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Therapist Self-Care Compassion Fatigue & Secondary Traumatic Stress
Domestic Violence continuing education social worker CEUs

Section 9
Getting Unstuck; Learning
to Heal the Healer

CEU Question 9 | CE Test | Table of Contents | Domestic Violence
Social Worker CEUs, Psychologist CEs, Counselor CEUs, MFT CEUs

Q:  I’ve been a therapist at a community mental health center for six years and I feel burned out—tired, unmotivated, questioning my ability to effect change. What should I do?

A: Before therapists can get control of burnout, they must get control of their attitudes about self-care and self-worth. How many therapists take time to take stock of how well their personal lives are going? Too often, they live life in fast forward, working long hours and nights to accommodate clients’ needs, while ignoring their own. Let’s face it, therapists dispense advice to clients about making time for themselves that they themselves don’t take. So here are some tips on what therapists can do to treat themselves better and avoid or overcome burnout.

Self-Assessment. Take a personal inventory of your risk for burnout. Do you: 1) see multiple clients without taking a break (not even a bathroom break); 2) feel inadequately trained or like you stay with the same old stuff when it doesn’t work; 3) feel isolated; 4) have unrealistic expectations; and 5) put your clients’ needs before your own? And the most important self-assessment question of all, are you happy? If the answer is no, it’s time to determine a course of action by following some of the steps below.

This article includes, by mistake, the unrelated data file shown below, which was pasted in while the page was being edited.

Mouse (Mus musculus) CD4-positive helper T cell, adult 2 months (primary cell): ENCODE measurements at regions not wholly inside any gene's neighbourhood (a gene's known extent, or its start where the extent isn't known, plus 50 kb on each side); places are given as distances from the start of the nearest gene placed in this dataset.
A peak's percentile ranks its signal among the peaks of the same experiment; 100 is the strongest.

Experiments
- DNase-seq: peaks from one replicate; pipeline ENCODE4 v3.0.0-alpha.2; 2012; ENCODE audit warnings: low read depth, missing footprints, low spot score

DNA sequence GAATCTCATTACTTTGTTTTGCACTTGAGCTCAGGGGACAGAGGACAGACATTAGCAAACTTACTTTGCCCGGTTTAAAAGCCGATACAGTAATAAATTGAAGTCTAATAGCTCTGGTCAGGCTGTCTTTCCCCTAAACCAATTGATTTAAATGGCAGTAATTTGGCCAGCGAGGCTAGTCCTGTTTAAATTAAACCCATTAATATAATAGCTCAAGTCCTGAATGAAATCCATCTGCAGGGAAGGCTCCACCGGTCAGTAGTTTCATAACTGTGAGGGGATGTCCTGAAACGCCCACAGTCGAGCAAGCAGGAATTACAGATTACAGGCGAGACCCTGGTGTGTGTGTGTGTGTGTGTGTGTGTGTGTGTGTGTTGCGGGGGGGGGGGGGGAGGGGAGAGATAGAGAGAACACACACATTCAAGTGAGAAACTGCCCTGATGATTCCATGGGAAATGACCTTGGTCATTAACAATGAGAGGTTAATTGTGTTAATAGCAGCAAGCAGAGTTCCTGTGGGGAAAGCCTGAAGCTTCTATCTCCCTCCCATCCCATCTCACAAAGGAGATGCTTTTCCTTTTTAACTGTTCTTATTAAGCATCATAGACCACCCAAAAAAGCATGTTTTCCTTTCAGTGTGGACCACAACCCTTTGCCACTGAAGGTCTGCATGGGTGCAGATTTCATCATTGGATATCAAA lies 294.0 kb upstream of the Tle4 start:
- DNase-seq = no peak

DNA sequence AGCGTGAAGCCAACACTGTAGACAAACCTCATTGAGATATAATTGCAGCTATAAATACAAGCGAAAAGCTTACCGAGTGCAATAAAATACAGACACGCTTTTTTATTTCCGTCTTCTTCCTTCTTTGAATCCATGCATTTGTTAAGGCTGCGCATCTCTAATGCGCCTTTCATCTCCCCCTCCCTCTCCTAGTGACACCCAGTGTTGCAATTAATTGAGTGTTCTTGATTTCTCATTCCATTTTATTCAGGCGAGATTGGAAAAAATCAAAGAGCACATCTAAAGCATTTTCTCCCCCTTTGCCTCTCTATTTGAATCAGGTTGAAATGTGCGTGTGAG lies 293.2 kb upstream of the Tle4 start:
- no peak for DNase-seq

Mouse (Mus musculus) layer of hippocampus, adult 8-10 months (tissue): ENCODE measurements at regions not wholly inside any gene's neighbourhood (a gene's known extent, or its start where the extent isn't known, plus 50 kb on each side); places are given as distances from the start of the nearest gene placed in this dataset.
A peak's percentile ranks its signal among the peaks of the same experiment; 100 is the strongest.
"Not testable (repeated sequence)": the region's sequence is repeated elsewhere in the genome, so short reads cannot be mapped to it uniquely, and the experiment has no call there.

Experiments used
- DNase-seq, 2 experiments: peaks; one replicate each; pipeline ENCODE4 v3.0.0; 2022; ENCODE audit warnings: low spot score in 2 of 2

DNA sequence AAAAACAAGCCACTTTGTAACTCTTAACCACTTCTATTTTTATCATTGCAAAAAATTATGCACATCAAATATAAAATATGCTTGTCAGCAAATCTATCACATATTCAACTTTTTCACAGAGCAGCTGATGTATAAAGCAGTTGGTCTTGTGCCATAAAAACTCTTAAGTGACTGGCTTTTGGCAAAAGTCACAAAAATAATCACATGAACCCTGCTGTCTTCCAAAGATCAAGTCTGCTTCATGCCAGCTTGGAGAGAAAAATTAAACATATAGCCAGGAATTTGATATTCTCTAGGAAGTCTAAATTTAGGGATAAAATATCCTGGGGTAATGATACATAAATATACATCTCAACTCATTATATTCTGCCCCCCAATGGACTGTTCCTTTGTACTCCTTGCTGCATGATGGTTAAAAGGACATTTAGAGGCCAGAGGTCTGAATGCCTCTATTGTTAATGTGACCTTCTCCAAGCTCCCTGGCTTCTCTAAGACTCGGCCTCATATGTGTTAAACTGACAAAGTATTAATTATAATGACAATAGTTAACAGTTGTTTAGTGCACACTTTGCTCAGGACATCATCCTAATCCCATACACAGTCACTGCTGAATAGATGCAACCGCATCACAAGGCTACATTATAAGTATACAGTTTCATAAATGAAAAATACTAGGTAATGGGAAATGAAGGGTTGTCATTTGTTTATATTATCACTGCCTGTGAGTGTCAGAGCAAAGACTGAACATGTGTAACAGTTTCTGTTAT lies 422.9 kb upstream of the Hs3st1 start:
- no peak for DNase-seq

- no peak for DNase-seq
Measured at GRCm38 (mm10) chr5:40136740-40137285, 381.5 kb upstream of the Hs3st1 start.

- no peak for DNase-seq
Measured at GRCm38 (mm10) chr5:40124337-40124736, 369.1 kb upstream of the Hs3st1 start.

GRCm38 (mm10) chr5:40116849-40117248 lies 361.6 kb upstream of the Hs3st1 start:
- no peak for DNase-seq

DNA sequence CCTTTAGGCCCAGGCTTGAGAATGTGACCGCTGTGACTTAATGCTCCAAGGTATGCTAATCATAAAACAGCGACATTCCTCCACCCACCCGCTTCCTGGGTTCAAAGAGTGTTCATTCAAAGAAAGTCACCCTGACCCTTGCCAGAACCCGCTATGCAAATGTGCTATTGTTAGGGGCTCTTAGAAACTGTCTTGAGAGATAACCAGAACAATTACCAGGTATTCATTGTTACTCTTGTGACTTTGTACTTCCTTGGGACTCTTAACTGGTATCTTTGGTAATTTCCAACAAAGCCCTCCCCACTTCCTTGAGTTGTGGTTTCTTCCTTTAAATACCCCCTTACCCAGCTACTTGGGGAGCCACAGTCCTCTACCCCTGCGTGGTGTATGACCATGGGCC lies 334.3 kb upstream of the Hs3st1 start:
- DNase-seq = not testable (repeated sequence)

Prepare a Mission Statement
. Many therapists who experience burnout feel as if they’ve lost their way and that nothing they do is good enough. Developing a mission statement that encapsulates the passion and conviction that led you into therapy to begin with can help you rediscover the personal meaning in your work And knowing why you do what you do is a great boost to self-appreciation, self-acknowledgment and self-validation.

For example, after lots of thought about my passion and conviction, I wrote that my mission is: “to promote social justice through consciousness-raising of such issues as race, class, gender, sexual and orientation. Toward this end, I strive to empower clients to be self-knowledgeable, self-accepting and self-loving, so that they can make a claim for themselves in relationships.”

Commit to Self-Care. Recognize the sacredness of taking care of you. Choose something positive that works for you.

Exercise; do mental exercise, such as self-reflection and meditation; have a cup of really good coffee; sit down to breakfast; pay yourself compliments or listen to your favorite music. Center yourself before taking on the challenges of the day. One of the most successful women in America, Oprah Winfrey, doesn’t leave home without feeding her spirit. She watches the sunrise with a cup of her favorite coffee as she contemplates her day. I listen to gospel music as I walk for an hour on my treadmill.
Don’t stay in bed hitting the snooze button on your alarm clock. Get up and take charge of your life. Ask yourself what you would do if you were in love with the most wonderful person in the world—you—and then do it.

Shoulds cause us to lose sight of our own needs. I don’t have an open-door policy at work, although some colleagues think they should. Keeping my door closed lets me focus on my own priorities and give my undivided attention to those I schedule appointments with. The closed door also reminds me of the importance of my own needs.